One Message, One Voice … But No George Clooney at Soulful MPTF Event

The performers were channeling the home's residents to us — and as a coda to their own stories, we felt the pain of abandonment

I had some trepidation before venturing into the Renberg Theatrer for the Neo Ensemble Theater and Saving the Lives of Our Own's One Voice event for the Motion Picture Home's Long Term Care facility on Tuesday night.

First, it was pissing down rain. Second, I received a message that my friend Keith Emerson was in dire straits after a bowel resection in England. I'm frequently looking for signs, and interpreting omens. These two weren't good. This event would either fuel our mission with our die-hard fellow travelers, or provide the punch line for the jokes that would be told at the next MPTF board meeting.

As I entered the L.A. Gay and Lesbian Center that was home to the Renberg, my buttocks were clenched more out of anticipation of a public reaming over a possible rained-out media failure than any vestiges of homophobia that I continually shun.

I couldn't have been more wrong. I remember a friend telling me that seeing U2 in concert was a life changing experience. I responded that 'it should be, seeing that they're spending the annual budget of a third world country on effects, logistics and T-shirt screening.

Tuesday night was a life-changing experience. There were no musicians hovering over lakes of dry ice smoke, there were no flash pods exploding in time to drum solos. You wouldn't be able to see the Fender and Marshall logos that identify the phalanx of amplifiers. There was no orchestra pit.

Gene Simmons' tongue was nowhere in site. The aroma in the theater was not tinged with the smell of pot, but you could smell the bouquet of love and commitment. When Shirley Jones and Marty Ingels sang "You Don't Bring Me Flowers," what could have been schmaltz was instead sheer poetry and love.

As Ingels was led off stage by his wife whose beauty defies description, he aimed a familiar "verb followed by pronoun" that was a direct hit on Jeffrey Katzenberg's peeling veneer.

The only pyrotechnics that went off were exploding in our hearts. John Schneider sang without amplification, sitting at the edge of a dimly lit stage. Richard Dreyfuss paced about the proscenium, damning the fund's admonitions of 'turning over every stone' to find a solution. He identified the lie and chastised those heartless architects of long term care denial.

His fingers poking his chest, he proclaimed 'they didn't turn over this stone!'

Dawn Wells and Nichelle Nichols rode herd over the performers, their brilliance lost in mainstream media but not on us. Bill Smitrovich's portrayal of Ed, an ex-makeup artist who now suffered from Alzheimer's was inspiring. Connie Stevens read the words in my mother's voice — a vocal cocktail that was part humor, part fire and brimstone. They were channeling the residents to us, and as a coda to their own stories, we felt the pain of abandonment.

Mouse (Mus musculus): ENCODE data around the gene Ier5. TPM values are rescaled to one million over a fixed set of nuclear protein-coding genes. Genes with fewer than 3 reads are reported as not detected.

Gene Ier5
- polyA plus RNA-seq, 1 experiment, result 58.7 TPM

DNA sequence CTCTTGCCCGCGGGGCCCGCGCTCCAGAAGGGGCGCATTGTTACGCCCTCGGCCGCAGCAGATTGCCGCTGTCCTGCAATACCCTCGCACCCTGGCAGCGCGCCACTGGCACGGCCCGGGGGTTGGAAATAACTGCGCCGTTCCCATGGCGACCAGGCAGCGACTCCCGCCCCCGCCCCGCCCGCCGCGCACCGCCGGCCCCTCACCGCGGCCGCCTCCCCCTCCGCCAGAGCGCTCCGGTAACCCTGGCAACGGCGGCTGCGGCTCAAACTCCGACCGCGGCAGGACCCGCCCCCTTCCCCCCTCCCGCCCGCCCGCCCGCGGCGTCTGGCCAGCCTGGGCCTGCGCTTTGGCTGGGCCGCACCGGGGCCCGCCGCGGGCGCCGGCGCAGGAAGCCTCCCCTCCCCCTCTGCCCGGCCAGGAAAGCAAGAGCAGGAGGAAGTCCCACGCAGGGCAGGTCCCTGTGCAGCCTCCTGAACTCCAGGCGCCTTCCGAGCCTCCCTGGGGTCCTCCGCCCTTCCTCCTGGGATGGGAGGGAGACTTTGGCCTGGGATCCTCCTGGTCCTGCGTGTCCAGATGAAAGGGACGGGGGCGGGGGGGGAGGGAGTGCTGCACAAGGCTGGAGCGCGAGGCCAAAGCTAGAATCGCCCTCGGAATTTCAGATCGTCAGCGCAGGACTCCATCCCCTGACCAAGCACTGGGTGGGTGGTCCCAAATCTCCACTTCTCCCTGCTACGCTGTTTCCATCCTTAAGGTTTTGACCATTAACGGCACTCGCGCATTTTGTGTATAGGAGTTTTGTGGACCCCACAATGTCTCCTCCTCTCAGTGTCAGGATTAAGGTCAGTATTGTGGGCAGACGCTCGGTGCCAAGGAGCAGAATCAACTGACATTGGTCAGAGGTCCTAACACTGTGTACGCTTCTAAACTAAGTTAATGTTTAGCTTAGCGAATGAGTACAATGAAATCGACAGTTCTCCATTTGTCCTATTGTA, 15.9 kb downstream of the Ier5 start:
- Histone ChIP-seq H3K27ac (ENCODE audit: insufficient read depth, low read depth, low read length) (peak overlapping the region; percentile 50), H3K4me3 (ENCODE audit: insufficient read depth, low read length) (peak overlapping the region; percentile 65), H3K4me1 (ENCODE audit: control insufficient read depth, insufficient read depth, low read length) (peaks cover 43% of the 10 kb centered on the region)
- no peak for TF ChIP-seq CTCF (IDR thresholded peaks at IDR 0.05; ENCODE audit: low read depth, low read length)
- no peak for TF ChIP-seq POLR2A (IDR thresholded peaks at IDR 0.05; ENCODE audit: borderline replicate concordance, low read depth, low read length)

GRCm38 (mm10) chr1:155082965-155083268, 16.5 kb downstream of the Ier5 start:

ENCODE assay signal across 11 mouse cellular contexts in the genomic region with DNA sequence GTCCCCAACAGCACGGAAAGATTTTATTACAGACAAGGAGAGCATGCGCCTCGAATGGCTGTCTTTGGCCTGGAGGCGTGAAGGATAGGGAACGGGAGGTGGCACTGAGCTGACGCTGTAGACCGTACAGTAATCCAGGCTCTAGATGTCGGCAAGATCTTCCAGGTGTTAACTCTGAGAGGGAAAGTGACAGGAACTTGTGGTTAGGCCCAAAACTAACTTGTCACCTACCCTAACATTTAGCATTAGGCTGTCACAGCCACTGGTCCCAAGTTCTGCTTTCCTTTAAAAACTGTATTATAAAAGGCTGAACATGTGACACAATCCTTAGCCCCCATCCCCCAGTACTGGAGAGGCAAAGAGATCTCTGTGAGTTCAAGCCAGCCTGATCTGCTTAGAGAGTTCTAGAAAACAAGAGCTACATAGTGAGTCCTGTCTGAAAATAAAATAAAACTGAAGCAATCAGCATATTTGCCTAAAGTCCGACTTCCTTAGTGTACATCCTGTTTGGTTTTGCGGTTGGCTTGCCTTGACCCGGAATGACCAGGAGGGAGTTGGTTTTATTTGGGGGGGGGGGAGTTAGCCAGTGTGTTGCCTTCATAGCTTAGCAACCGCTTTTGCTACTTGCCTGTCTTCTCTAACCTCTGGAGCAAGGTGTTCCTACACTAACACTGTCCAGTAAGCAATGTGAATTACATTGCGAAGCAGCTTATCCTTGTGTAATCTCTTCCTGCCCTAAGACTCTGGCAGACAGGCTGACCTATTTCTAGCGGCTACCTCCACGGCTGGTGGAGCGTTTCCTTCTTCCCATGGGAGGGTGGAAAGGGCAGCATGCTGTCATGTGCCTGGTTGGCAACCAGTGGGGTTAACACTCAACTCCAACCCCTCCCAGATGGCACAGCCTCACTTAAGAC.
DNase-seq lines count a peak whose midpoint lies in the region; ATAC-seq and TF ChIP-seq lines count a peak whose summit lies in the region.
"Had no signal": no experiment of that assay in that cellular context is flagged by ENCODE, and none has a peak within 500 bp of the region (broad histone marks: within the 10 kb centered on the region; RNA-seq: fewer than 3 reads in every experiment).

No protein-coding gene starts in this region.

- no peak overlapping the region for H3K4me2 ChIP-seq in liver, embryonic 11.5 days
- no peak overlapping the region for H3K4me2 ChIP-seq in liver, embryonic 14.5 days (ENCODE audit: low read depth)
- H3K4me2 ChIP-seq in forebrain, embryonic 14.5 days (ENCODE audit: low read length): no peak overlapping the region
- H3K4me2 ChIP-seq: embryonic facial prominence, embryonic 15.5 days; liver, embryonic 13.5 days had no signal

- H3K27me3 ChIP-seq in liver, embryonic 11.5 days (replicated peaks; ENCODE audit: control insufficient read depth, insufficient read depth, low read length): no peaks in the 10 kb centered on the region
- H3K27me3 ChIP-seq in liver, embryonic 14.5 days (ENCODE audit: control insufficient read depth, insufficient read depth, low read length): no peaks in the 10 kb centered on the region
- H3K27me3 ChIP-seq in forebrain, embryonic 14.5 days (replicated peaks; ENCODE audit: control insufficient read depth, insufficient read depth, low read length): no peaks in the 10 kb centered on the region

We were experiencing the soul that we were working to save. The ship that was sinking and sending out maydays had become buoyant again. The calvary had arrived dressed to the nines and illuminated by paparazzi flash. The heart of the Motion Picture Home had not flat lined — the corpse that the vacated Dr. David Tillman and his henchman Seth Ellis were anxiously waiting to cremate had been intobated. Had they been Dr. and the Bride of Frankenstein, they would have shook their fist at the heavens, "It's ALIVE!

It's ALIVE!!!"

We would remind those two that not only was hope alive, but the nursing home was, too. No thanks to them and the now infamous Successful Aging paradigm that arrived as a wolf in sheep's clothing.

When John Schneider said "Thank God for Daniel Quinn," the sting of the slap in the face to those who tried toextricate Daniel from his mother's company forcibly, and in partnership with the LAPD was felt again. Daniel Quinn and John McCormick created the possible from the impossible. The stigma that comes with being forcibly separated from his mother by the LAPD, at the behest of the Motion Picture Home has never healed, but it has scabbed over.

Daniel is made of stronger stuff, and his accomplishment last night was not only a testament to his commitment to his mother, my mother, and the rest of the residents of the nursing home — it was an illustration in humanity. One that we can all learn from. We love Daniel for his strength, his integrity — and his devoted friends!

Nobody wanted to leave that night. We gathered in the courtyard after the performances. We hugged each other. We planned for the next event.

We wondered what happened with the lip service paid to our problem by George Clooney and his A-lister friends. If we are grading on a curve, they would get a D-. The real A-listers were in rare form last night. They know what commitment is about, and do not march in lockstep to the whims of Katzenberg and others who sit on the thrones at the head of studio conference tables.

They answer to a higher power.